Women's health advocates were quick to cry foul Wednesday when Health and Human Services Secretary Kathleen Sebelius overruled the opinion of the Food and Drug Administration that the popular "morning after" emergency contraceptive "Plan B One Step" should be allowed to be sold without a prescription — and without age restrictions.
"As doctors and researchers have repeatedly stated, ample research shows Plan B to be safe for women of all ages and appropriate for over-the-counter access. It is deeply disappointing that this administration would repeat the mistakes of the previous one," said Susan Wood, an associate professor at George Washington University's School of Public Health. Wood was an assistant commissioner for women's health at the FDA but quit in 2005 over its continued delay on over-the-counter approval for Plan B.
The result of Sebelius' action is that Plan B will remain available to women ages 17 and older without a prescription, but those 16 and younger will still need to see a doctor first in order to get the product.
That split approval means, in fact, that even older women will still face barriers to obtaining the contraceptive.
No matter how old you are, "having to go in, show your ID, talk to someone you've never met before and say 'I need Plan B' can be embarrassing," says Atsuko Koyama, a pediatrician and emergency room doctor at Boston Medical Center and a board member of the group Physicians for Reproductive Choice and Health.
If the age restrictions are removed, Koyama said, "just going to the drug store and buying the Plan B along with your birthday cards and your other sundry items [would] help increase the access and decrease the number of unintended pregnancies."
In her letter rejecting the FDA's recommendation, Sebelius noted that if all age restrictions were removed, "the product would be available, without a prescription or other point-of-sale restrictions, even to the youngest girls of reproductive age" and questioned whether the company, Teva Pharmaceuticals, provided enough data to show those girls would have the ability to use the product correctly.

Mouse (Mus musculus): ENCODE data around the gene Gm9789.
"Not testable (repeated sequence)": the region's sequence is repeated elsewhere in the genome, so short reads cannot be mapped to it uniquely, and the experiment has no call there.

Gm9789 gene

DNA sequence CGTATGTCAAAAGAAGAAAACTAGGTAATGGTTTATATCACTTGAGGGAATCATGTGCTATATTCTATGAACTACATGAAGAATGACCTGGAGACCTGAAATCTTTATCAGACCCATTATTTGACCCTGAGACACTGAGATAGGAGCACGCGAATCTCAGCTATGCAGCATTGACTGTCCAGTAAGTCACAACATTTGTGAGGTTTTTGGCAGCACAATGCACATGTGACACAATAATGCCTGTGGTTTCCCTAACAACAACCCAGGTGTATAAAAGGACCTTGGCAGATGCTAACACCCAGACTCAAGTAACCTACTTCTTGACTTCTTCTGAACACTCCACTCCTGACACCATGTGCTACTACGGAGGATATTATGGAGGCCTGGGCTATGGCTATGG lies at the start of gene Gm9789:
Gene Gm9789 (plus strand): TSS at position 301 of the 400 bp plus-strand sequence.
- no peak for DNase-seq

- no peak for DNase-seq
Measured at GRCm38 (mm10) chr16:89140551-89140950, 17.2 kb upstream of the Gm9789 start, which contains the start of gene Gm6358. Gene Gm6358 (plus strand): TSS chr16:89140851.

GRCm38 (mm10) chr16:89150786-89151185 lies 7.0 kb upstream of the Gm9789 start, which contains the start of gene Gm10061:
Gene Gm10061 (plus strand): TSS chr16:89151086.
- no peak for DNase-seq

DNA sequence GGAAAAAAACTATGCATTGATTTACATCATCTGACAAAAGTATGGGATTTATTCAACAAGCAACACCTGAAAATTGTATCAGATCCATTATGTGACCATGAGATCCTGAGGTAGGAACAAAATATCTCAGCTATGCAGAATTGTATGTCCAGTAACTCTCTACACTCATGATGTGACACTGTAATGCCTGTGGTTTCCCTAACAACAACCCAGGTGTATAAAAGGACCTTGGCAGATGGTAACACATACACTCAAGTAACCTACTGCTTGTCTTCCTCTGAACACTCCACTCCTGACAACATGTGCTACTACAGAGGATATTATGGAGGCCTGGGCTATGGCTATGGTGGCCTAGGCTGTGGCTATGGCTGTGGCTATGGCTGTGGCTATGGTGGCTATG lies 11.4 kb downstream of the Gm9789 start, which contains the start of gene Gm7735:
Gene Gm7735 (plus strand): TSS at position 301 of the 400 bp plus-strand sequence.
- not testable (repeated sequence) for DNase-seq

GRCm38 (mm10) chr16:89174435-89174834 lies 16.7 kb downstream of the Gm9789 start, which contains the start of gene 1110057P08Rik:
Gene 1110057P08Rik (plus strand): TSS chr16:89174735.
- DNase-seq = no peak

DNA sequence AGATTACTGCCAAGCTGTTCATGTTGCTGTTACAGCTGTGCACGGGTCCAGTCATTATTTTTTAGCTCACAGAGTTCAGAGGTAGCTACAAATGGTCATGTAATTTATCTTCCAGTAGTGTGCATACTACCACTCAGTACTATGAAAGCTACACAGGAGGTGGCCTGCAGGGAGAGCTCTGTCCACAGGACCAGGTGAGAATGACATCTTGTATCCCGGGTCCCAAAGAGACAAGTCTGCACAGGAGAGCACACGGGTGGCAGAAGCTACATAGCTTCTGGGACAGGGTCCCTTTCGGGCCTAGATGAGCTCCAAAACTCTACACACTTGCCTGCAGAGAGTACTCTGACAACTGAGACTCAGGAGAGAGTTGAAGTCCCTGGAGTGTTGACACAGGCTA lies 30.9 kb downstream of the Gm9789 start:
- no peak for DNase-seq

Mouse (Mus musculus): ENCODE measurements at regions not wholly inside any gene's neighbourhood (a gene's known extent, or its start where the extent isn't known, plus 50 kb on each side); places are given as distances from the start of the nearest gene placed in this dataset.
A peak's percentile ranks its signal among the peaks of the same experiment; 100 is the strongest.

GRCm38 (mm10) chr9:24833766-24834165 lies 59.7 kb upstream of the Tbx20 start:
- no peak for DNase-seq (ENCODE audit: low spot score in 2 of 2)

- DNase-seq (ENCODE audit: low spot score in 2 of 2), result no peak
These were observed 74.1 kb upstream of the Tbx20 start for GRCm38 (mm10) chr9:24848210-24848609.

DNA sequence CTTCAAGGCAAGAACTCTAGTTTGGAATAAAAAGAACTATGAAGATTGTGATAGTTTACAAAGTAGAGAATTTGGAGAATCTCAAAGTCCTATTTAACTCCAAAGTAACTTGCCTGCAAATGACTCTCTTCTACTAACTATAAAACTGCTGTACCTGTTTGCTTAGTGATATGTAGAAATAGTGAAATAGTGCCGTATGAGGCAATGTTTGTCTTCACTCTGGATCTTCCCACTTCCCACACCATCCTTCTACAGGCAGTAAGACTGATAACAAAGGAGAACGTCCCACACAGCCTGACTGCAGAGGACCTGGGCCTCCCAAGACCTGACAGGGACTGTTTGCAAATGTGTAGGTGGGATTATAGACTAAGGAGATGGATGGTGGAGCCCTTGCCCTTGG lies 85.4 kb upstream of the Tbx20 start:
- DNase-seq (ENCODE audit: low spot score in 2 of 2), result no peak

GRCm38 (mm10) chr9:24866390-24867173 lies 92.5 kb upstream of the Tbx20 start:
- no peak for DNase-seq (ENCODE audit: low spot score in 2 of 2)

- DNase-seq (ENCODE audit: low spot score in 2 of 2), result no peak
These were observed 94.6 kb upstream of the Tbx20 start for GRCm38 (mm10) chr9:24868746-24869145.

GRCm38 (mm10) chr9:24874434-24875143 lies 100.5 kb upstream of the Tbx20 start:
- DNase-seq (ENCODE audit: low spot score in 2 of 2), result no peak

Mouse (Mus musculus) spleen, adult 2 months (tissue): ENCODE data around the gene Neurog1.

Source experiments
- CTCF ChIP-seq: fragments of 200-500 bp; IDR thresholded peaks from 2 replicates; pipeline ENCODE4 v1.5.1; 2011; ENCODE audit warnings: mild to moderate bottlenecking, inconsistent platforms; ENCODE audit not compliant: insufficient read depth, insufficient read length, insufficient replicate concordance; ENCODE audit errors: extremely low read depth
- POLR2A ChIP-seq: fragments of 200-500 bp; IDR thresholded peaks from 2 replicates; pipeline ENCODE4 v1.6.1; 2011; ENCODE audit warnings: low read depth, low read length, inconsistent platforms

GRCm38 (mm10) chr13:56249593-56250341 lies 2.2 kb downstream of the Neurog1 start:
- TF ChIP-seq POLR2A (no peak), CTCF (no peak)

But Wood said that sets a double standard.
"They don't do this for pain medication, headache medication, cold medication," she said. "That's not part of how we assess products. Are we going to go and now do this with all products, or are contraceptives once again being singled out for this special treatment and this extra standard when we're talking about a very safe and very effective product that can really help women?"
Wood and others said Sebelius' action reminded them of how the Bush administration treated the issue.
"For me personally this is an incredibly disappointing moment," said Kirsten Moore, president of the Reproductive Health Care Technologies Project. "Because I was in the East Room of the White House in March 2009 when [President Obama] signed an executive order saying this administration was committed to restoring scientific integrity to the policymaking process. And that commitment just went up in smoke today."
But not everyone is unhappy with the decision.
"I think that most reasonable people will agree that a young girl who's sexually active — seeing a medical professional is a positive thing," said Jeanne Monahan of the conservative group the Family Research Council.
Lifting the age restrictions, she said, "we think is not in the best interest of young women's health."
Meanwhile, the Obama administration is facing yet another contraception-related decision: whether to back away from new rules requiring most religious employers to include contraception in their health insurance plans. Catholic leaders have already met personally with Obama to lobby for the change.
That, says Moore, coupled with this latest decision, is not a good sign. "When there's political pushback, they back down," she said of the administration.
A decision on the contraceptive rules is expected any day.
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STEVE INSKEEP, HOST: